Saturday, September 19, 2009

MilkMilkLemonade


Photo: John Alexander

The Management has become known as an edgy downtown group with notable depth. Their new production explores being gay in America, but specifically Middle America, and more precisely a chicken farm not far from the implied national nightmare succinctly summed up in the name "Mall Town, USA." Joshua Conkel's script feelingly and very humorously explores the relationship between two schoolboys, one effeminate and (mostly) liking himself that way, the other so desperately fighting his homosexual urges that he lashes out in a number of ways: "setting stuff on fire," getting into fights at home and at school, and punching and kicking the air like Cuchulain battling the waves. There's a talking chicken and a seething spider and – oh, it's all just too, too much. How it all ends isn't terribly important; getting there is where the fun is, and there's an awful lot of it – a number of moments had the audience in such stitches the cast had to wait patiently for the laughter to fade. Meredith Steinberg's energetic and funny choreography deserves mention, and the choices of music are spot-on – how can you not love a show that features "I've Never Been to Me"? Read the full review.

The Royal Family


photo: Boneau/Bryan-Brown

The scenic aspect of Manhattan Theatre Club's revival of The Royal Family is stunning--John Lee Beatty's set received rousing applause the moment the curtain was raised--but there's not much else happening on the stage of the Friedman to recommend devoting nearly three hours to this poorly-performed bagatelle. The play itself is quite funny and biting, but you'd never know that from watching Doug Hughes' largely miscast cast struggle through three acts of flubs, dropped lines, and seemingly iron-clad jokes landing with a resounding thud. The biggest disappointment is Jan Maxwell, who seemed perfectly cast as devoted actress Julie Cavendish, a woman who has given everything up to follow her devotion to the stage. Maxwell cuts a striking figure in Catherine Zuber's lush costumes, but delivers her lines as much enthusiasm as ordering a sandwich at the deli. Even Julie's magnificent second-act monologue couldn't rouse any emotion for her. Sadly, Rosemary Harris fared no better--she appeared lost and confused, when she was audible. Of the principles, only John Glover's Herbert Dean--a vainglorious old-timer who cannot accept that he's past his prime--hit all the right notes and reminded me how sharp and satisfying well-drawn satire can be. Still, he's not enough to recommend investing any time in this brightly colored but ultimately empty pastiche.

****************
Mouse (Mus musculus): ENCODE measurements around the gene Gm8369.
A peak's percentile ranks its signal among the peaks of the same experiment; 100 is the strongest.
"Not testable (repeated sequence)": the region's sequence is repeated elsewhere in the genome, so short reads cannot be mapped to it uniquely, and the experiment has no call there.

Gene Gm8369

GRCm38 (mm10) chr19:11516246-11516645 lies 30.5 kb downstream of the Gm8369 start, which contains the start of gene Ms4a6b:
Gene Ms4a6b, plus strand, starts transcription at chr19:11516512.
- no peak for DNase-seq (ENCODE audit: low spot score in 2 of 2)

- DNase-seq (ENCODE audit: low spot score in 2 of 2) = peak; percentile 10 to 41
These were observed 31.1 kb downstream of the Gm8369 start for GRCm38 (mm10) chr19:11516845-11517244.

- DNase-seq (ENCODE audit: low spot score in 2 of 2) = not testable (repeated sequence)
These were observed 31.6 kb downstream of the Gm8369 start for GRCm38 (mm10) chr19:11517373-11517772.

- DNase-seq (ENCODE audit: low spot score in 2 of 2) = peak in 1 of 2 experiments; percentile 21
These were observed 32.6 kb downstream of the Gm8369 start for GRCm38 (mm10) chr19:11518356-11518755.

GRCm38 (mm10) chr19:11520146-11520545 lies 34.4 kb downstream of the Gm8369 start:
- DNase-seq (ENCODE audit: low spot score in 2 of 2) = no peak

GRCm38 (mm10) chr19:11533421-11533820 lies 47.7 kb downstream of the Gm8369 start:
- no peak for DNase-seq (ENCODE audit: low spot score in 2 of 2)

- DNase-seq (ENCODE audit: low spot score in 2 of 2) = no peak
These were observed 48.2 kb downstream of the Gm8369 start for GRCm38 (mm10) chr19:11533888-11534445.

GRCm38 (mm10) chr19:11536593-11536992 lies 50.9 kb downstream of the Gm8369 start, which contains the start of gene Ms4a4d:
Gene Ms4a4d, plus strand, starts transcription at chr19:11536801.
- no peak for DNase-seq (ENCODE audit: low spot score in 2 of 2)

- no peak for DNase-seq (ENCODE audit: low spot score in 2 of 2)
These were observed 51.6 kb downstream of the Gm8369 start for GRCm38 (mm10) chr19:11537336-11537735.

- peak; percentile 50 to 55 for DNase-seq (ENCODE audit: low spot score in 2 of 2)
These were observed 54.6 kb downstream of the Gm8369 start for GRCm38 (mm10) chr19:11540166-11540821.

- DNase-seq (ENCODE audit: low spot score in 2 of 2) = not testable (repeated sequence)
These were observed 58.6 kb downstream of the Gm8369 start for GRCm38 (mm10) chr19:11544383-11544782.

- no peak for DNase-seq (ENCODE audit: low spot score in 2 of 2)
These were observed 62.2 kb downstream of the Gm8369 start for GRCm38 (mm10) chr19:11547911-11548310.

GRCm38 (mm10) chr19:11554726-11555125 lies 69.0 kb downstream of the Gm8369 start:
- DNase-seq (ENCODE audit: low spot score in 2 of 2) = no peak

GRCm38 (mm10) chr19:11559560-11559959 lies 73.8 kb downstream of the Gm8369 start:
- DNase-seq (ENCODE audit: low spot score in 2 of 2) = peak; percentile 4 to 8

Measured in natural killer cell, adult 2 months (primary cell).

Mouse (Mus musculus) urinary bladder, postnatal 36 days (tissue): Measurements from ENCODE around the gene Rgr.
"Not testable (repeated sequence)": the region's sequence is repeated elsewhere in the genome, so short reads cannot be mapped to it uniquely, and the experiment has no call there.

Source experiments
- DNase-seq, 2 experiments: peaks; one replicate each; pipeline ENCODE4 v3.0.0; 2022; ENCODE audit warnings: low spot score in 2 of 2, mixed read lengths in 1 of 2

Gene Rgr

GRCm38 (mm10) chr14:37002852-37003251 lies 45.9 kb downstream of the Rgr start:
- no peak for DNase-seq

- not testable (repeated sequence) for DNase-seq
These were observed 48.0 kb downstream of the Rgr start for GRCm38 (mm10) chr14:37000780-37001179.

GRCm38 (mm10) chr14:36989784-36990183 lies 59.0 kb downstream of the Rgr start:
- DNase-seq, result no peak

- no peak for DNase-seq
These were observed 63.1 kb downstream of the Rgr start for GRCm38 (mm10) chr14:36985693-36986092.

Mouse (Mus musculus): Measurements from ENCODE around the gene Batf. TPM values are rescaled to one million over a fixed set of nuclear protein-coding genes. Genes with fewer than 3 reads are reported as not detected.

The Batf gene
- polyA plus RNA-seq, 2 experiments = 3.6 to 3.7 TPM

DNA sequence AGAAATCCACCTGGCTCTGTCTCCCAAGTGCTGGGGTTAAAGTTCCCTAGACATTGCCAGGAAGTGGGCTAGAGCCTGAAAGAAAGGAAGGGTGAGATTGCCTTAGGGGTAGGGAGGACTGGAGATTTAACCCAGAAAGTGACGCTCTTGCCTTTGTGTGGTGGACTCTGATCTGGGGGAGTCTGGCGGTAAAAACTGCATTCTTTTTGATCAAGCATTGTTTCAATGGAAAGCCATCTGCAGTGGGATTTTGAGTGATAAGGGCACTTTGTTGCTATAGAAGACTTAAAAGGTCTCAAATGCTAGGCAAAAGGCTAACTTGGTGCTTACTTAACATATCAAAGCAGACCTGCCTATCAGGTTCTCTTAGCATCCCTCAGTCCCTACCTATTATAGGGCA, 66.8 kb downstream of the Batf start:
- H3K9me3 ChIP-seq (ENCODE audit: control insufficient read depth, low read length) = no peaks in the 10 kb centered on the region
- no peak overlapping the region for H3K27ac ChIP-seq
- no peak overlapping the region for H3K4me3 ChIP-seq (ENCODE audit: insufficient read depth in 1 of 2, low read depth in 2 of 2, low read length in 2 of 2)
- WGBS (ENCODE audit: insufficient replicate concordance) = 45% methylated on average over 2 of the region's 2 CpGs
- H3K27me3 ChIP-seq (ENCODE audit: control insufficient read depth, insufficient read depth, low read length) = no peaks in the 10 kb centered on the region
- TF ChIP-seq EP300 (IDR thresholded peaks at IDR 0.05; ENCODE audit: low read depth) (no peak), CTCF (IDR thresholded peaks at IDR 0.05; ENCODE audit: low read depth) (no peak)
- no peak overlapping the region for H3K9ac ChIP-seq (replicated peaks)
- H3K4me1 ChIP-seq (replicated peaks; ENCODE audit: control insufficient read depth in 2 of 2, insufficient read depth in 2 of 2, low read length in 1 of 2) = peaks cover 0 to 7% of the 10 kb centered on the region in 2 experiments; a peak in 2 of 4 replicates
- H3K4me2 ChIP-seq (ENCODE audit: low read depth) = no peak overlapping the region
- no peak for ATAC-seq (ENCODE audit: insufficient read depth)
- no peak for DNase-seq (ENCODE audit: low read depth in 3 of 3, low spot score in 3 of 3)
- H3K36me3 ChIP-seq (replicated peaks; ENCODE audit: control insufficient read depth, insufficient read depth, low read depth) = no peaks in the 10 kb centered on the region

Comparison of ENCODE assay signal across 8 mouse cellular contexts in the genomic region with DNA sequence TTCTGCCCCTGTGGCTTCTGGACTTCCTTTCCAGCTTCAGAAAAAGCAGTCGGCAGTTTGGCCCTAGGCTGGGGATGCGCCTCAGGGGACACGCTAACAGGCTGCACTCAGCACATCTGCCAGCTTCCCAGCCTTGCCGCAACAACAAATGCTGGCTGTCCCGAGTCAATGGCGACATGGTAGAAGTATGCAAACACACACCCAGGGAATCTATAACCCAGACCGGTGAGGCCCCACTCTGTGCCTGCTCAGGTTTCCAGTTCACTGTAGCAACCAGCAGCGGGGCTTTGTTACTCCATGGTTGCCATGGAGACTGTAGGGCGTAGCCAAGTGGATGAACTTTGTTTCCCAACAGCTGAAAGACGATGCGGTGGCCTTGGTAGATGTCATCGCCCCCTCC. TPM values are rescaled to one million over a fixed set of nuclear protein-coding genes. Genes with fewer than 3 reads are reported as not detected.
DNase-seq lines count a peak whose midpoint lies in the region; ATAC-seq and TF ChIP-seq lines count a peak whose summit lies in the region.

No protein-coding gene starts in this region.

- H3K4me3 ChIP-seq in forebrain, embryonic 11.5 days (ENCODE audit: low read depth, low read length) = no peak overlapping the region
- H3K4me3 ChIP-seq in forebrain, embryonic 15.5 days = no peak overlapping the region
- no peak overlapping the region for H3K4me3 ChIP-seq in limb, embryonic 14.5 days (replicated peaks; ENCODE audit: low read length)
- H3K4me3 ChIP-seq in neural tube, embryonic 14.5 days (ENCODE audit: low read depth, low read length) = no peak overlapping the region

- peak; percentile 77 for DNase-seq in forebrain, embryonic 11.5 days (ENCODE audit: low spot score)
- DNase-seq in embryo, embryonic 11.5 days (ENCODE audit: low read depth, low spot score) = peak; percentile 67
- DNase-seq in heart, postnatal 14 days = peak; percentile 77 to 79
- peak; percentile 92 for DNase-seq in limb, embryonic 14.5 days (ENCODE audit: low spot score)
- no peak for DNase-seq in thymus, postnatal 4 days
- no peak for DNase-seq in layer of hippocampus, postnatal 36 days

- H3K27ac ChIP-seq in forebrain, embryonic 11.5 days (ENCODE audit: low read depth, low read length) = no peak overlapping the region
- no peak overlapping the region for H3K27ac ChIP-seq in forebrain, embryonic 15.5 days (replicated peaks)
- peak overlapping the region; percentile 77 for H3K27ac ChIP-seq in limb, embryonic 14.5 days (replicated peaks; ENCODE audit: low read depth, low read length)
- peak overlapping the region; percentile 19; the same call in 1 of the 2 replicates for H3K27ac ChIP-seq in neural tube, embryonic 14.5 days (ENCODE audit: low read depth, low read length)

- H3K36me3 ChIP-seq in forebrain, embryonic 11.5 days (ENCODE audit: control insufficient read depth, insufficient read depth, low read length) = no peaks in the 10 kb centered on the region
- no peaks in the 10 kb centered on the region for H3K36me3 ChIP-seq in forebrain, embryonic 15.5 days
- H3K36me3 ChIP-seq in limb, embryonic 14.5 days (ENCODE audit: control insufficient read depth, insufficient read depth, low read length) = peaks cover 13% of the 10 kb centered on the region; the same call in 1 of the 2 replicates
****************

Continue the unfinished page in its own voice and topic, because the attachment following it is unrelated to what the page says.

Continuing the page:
Friday, September 18, 2009

The River Crosses Rivers: Series A


The River Crosses Rivers: Series A is another strong evening of one acts by women of color at the Ensemble Studio Theatre (my review of Series B is below). The standout of the evening--of the whole festival--is Lynn Nottage's heartbreaking Banana Beer Bath, a monologue, brilliantly performed by Elain Graham, about hiding from the Ugandan rebels who are attacking her parents. It was breath-taking in the literal sense of the word.

During both evenings, I was struck by the variety of topics depicted: angels, history, punk rock, the pressure to get married, ungrateful children, parenting, loss, romance, dishonesty and truth, how a second can change an entire life, and more. And the characters were varied too: men and women, young and old, straight and gay, black, white, and subcontinental Asian.

I started going to theatre in the 1970s. When people of color, lesbians, gay men, and/or women had the rare opportunity to be heard, they/we generally grabbed the opportunity to talk about being people of color, lesbians, gay men, and/or women. There was so much education to do; in many cases, merely getting across the simple message, "I am a human being," was the primary--and difficult!--goal. And when they/we wrote about anything else, who would put that work on?